How we sue when not admitted to the college of our choice.

How we explain to our children that “racism is terrible, Dr. Martin Luther King is awesome, and the reason for racial inequality is that Black people don’t work hard like we do.”

In the last book he wrote, “Where Do We Go From Here: Chaos or Community?” Dr. King spoke of white people’s resistance to equality:

“Whites, it must frankly be said, are not putting in a similar mass effort to reeducate themselves out of their racial ignorance.

It is an aspect of their sense of superiority that the white people of America believe they have so little to learn.

The reality of substantial investment to assist Negroes into the twentieth century, adjusting to Negro neighbors and genuine school integration, is still a nightmare for all too many white Americans.

These are the deepest causes for contemporary abrasions between the races.

Loose and easy language about equality, resonant resolutions about brotherhood fall pleasantly on the ear, but for the Negro there is a credibility gap he cannot overlook.

He remembers that with each modest advance the white population promptly raises the argument that the Negro has come far enough.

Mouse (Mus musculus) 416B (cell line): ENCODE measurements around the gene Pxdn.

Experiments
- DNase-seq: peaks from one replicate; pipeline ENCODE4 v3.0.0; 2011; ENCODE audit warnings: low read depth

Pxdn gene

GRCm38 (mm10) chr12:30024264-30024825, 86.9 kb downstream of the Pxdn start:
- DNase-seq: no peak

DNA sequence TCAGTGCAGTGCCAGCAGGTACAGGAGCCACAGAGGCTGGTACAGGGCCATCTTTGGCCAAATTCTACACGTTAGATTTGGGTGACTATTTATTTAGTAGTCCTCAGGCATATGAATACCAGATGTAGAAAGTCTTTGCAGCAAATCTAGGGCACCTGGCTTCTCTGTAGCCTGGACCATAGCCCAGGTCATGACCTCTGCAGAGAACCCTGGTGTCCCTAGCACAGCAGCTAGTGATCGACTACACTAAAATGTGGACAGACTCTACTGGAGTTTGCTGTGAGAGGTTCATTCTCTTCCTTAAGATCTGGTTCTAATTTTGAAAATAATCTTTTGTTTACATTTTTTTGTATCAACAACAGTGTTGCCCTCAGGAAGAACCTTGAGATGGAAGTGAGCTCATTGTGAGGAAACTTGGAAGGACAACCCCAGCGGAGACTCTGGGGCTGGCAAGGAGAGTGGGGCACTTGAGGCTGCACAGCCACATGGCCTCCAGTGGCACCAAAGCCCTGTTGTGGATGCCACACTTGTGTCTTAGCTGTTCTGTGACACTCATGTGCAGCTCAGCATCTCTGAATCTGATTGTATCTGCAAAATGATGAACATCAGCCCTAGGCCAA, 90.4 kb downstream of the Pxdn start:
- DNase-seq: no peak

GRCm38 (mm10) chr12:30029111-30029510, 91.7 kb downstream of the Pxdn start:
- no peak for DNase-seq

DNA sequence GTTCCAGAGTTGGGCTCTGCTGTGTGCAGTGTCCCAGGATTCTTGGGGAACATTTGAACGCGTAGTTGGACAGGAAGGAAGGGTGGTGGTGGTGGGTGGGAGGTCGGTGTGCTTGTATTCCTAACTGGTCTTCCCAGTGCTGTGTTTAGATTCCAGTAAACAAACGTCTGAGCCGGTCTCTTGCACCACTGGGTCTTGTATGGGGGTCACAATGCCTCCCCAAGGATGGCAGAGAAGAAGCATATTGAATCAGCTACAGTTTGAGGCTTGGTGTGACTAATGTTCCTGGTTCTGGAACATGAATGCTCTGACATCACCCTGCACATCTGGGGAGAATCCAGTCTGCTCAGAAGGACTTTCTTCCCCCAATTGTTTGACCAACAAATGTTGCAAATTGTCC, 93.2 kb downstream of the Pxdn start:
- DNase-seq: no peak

Each step forward accents an ever-present tendency to backlash.”

Today, as you reflect on Dr. King’s legacy and sacrifice, look yourself in the mirror.

Are you reeducating yourself out of your racial ignorance?

Do you invest in Black communities?

Do you welcome your Black neighbors?

Do you ally with Black people at work?

Do your children attend integrated schools?

Are you as outraged by Stephon Clark and Alton Sterling as Parkland?

Are you supporting Black women running for office, or fatigued and retreated into your privilege?

Are you teaching your children about Dr. King’s dream, while actively living his nightmare?

Today is the day for us to change, my white sisters.

Today is the day to chart a new course for ourselves and our children.

Today is the day we shrug off our role as the number one enforcers of white supremacy and take on our new role, as the number one imploders of white supremacy from within.

It is our duty to do so.

#MLK50 #WhiteFeminism #WhiteSupremacy

white women
Karen Fleshman